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Shaming women, why do we do it?

women shaming

“Judgements” by Rosea Posey

Shaming Women, Why Do We Do It?

By Lydia

You don’t need to think hard to remember examples of women shaming each other. Just recently a woman went off on a couple for their public display of affection calling the girlfriend an ugly slut and a prostitute. God forbid, you flirt or wear revealing clothing that exposes breasts or thighs, you’ll immediately be labeled as a whore.


“Judgements” by Canadian artist Rosea Posey

Women’s imagination has no boundaries when it comes to finding reasons to shame. For example in the Soviet Union, there was a widespread belief that only prostitutes take daily showers. Good girls did not need to wash so frequently. Shocking?

And it doesn’t matter what your body type is, you will be shamed for it either way: for being fat if you have a big butt or for not looking like a “real woman” if you are skinny and have small breasts. Stay-at-home moms are shamed for being lazy and a lack of ambition.

Working moms are shamed for selfishness and not paying enough attention to the family.

Women get shamed if they do not cook, choose not to put on makeup or wear feminine-looking clothing. The list can go on and on.

Women slut-shame each other as much as men do.”

But why do women shame each other instead of offering support?

Don’t we face the same struggles: childbearing, menstrual pain, sexual harassment, objectification, unequal pay, mansplaining, gender discrimination, etc? It is counter-intuitive to stigmatize, embarrass, humiliate, and put down each other instead of providing a safe space for empathy, understanding, kindness, and wisdom.

You might be surprised to find out that women slut-shame each other as much as men do. In 2014, UK think-tank Demos released a study that analyzed online misogyny. It revealed that thousands of women chose to attack and use derogatory terms against individuals of their own gender.


stop shaming


An anthropological perspective

Shame has an important function. From an anthropological perspective, shaming is a mechanism that forces people to adhere to social norms and morals. It regulates people’s behaviors and thoughts. In the United States, it is shameful to not to pick up after your dog or to leave a small tip for a good service. How do women fit into this framework? Let’s look at history.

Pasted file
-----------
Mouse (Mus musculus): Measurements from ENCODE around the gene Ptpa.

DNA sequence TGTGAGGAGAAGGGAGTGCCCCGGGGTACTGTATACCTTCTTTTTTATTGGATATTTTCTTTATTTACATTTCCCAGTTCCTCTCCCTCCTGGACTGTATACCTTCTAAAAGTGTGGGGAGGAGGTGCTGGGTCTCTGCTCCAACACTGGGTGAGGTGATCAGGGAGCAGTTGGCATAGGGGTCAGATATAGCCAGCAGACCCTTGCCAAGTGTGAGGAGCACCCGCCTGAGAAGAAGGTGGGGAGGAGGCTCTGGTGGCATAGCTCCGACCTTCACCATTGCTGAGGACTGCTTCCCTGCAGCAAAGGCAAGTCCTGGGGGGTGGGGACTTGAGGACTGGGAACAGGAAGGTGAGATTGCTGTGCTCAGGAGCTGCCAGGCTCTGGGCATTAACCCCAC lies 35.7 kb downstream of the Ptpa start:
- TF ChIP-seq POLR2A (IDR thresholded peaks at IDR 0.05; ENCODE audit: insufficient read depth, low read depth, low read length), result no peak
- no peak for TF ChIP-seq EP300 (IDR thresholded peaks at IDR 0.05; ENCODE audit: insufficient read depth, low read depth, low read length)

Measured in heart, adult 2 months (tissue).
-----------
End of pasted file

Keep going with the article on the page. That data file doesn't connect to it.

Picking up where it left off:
For centuries in many cultures around the world, the only way to secure a prosperous future for a woman and her offspring was to marry a rich and privileged man (or someone who may become one) and then protect the union. There were not many men like that around; therefore, women had to compete with each other.


Two functions of shaming women.

In the process, shaming served two purposes. First, it made rivals appear less desirable. The quality of a woman depended on whether or not she would make a good wife because her role in society was mostly limited to childbearing and taking care of home. If a man thought that a girl couldn’t be a fine spouse because her cooking was awful, personality was feisty, or behavior was promiscuous, he would be less likely to marry her.

Women shaming each other is an internalization of patriarchy.”

Second, shaming was used to control sex according to supply and demand. The idea is if all women behave according to community standards and do not give away sex freely to avoid shaming, then men can only have sex with their long-term partners because they will not be able to get it from anyone else. Hence, the union is preserved.

Sex was used as a bargaining tool for male manipulation. Men could not know that women had high sex drives and desired it just as strong. Otherwise, the demand would decrease. As a result, women had to police other women’s behavior, verbally attack their appearances, and suppress unconcealed expressions of female sexuality.

In short, women shaming each other is an internalization of patriarchy. Emily Gordon from the New York Times described it well, “When our value is tied to the people who can impregnate us, we turn on each other.”

We don’t have to give in to shaming other women.

Women shaming is a social construct. We acquire its tactics growing up from our friends, family members, colleagues, and acquaintances. It becomes a bad habit that is deeply wired in the brain. Shaming is so prevalent in our lives that many women do not even realize when they start doing it automatically. Although this adaptive social strategy made sense in the past, we do not have to use it now.

Tracy Vaillancourt, a Canadian psychologist who studied slut-shaming among women said, ““Studies show that if you change cognition, you change behavior. This behavior causes harm.”

These days, we can secure our own future. We can be financially independent. We can sleep with whoever we want without feeling shame. We can give birth and raise children completely on our own. There is no need to compete against each other. It is time to take control over our old habits and not fall for them under any circumstances. Women have to support each other. If we don’t, then nobody else will.